English translation by Tanya Huntington
The body stretches out in bed. Eyes open to gaze at the curtain and the thread of daylight that crosses over to the white wall. Hands move the sheet aside. Legs search for the ground. The body sits up and finally stands; it stretches out again, adjusts its slippers, takes a few steps, enters the bathroom, urinates, checks its face in the mirror, combs its hair, rinses out its mouth, ties its robe, goes out into the semi-darkness of the living room, perceives the outline of the furniture, the motionless plants, and feels the first brush of sadness: a slight pain at the height of the solar plexus. The body has been familiar with this sensation for years, although it still does not know where it comes from or exactly what triggers it; only that it compensates her subconsciously, more or less, because it makes her strangely certain of her essential bond with the world, with the skeleton of the world itself. The pain seems compassionate toward others, toward life in its more inclusive dimension. It is never personal; the mind, upon suffering it, does not think of what concerns her individually or directly, it does not say: “I regret myself”; rather, it allows itself to be invaded by a series of almost prefabricated emotions that, in the long run, when experience ends, leave her convinced that she is profound and sensitive and perceptive and anything but vain, since she is exempted from vanity by sadness, the content of which does not vary much but is filled with different topics: the senselessness of life flowing into death, futility, the fleeting passage of time, uncertainty, the innocence of beings immersed in nature, injustice, lost causes. It all comes together, a bouquet of dried flowers that are scattered as soon as she touches them. It is like a species-wide pain; almost an instinct.
The first time it happened to me was when I was around sixteen, and in all likelihood the initial impact persuaded me that mine was a peculiar case indeed. I learned to pay attention to my feelings and the tedium that gradually differentiated them. I learned to objectively contemplate my moods as if they were going on outside of me, on a screen that was once a window, bearing traces of rain. I learned to use abstract words that were similar to thoughts, but were just vocabulary, really. I learned to read certain books as if they were sets of instructions or manuals for sadness. I learned to cultivate silence in my observation of others and empathy as a form of modesty although, deep down inside, I believed that others did not realize the seriousness “of how sad everything is.” Any outburst of tenderness would always lead me to the same conclusion: that of my own kindness and, of course, my own superiority, because while others would speak and act, I was carrying the entire weight of their existences. And they were absurd, and only I could understand this. Thus the acuteness, the lucidity of the pain.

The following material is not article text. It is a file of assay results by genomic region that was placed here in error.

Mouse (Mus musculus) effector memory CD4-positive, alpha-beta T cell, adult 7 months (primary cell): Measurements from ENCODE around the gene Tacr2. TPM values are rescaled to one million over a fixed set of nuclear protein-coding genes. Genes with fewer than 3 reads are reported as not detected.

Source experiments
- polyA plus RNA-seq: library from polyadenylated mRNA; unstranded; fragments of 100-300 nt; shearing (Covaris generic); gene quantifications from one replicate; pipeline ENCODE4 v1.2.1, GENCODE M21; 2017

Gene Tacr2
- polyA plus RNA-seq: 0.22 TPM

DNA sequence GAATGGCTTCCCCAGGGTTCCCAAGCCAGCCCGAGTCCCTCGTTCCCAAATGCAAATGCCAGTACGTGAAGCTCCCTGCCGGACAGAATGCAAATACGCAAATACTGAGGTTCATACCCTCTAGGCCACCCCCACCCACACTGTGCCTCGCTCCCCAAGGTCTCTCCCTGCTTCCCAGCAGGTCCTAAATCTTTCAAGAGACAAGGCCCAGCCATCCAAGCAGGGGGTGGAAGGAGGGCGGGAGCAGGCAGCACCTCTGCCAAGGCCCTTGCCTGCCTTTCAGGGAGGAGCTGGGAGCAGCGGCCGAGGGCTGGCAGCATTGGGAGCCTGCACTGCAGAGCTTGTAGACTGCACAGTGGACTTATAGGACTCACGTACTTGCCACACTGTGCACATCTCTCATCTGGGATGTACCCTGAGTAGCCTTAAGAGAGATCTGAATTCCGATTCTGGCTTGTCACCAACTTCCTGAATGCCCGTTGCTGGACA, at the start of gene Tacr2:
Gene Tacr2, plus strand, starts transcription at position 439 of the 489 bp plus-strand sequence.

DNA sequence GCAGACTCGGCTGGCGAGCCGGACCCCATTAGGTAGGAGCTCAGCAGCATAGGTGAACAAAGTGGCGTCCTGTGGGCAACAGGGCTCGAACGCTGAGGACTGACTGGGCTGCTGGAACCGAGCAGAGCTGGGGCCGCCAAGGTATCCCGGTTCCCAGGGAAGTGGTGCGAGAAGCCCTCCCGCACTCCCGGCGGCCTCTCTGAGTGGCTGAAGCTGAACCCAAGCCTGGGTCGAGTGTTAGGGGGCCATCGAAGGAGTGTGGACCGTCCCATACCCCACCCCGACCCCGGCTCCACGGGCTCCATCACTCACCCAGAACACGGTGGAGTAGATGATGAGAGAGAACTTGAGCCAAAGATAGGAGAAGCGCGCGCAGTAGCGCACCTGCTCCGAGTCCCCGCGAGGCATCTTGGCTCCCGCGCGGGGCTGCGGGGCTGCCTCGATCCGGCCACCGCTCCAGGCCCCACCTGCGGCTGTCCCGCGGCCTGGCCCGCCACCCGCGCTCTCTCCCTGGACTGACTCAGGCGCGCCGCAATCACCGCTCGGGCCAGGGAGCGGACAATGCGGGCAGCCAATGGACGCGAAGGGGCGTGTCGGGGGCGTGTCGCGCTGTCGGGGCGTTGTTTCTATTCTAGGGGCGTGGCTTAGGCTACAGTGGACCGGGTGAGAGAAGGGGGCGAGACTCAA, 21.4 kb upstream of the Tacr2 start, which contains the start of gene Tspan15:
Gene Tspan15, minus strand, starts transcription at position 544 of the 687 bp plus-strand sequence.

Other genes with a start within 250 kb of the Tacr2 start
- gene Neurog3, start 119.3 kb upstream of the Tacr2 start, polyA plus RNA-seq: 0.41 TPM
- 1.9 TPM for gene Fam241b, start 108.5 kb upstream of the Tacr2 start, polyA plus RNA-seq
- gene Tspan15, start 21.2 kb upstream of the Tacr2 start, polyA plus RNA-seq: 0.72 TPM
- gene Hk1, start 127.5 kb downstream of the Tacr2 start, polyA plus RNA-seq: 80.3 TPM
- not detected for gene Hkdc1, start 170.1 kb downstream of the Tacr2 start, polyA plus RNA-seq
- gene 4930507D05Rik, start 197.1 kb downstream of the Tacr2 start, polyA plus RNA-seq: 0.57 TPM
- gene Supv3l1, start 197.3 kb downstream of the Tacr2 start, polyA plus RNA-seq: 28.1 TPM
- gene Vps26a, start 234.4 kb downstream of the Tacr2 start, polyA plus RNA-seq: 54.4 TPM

Curiously enough, happiness lacks philosophical punch and one rarely stops to analyze it; moreover, it brings together, it externalizes, it communicates, it tends to rise to the surface whereas sadness isolates, interiorizes, silences, and sinks. One believes one knows oneself better when suffering than when happy, and weltschmerz makes one feel more intelligent, more sensitive, especially when the pain is raw matter, pure emotion with no perspective. Then one turns the tables, despising empathy for being sugarcoated, gradually acquiring an irony, a sarcasm of sorts, the construction of an atmosphere, of a scenario. Here is where sadness becomes a professional pursuit; by perfecting its language, it creates entrance and exit routes, gestures, expressions and a self-ridicule that includes its own mechanisms of distancing and laughter. In brief, a literature is created for which there is no lack of support.
I owned numerous books that, among other things, taught me how to suffer within an aesthetic structure, not once losing my style. Many of these became my scripts and, through several stages, I lived in accordance with the laws of their characters rather than the rudiments of my own person, which always seemed to me a flat copy of what went on between the pages. To document the pain, two books and half of a third were fundamental, not out of personal preference, but perhaps because it turned out to be easier to apply a concise realism to them and adapt them to my daily routine. To read them was to read myself later on, as I paced around my bedroom or kept an eye on the adults in order to catch them at their many careless moments and tell myself: “Of course, they don’t understand, poor things, they believe that this is life…” While inside my head, an imaginary city was outlined where I saw myself from the back, walking towards the outer boundary –the sea, or a river, no doubt. And I was older; that is to say, I had already tired of traveling about the Earth and become a recluse, smoking in my dingy little room in the afternoons, contemplating the low skies and feeling once again the insignificance, but with a wry smile, with an aftertaste of more or less ineffable wisdom, because if someone had asked me at that moment what I knew, it would have been hard for me to explain. A sort of nuisance, perhaps, whose deadly advice–nothing is worthwhile–I never managed to thoroughly absorb: the happy animal I carried within would pressure me, suggesting that I give it yet another chance. And then, I would go off book.
Posted: July 10, 2013 at 3:22 am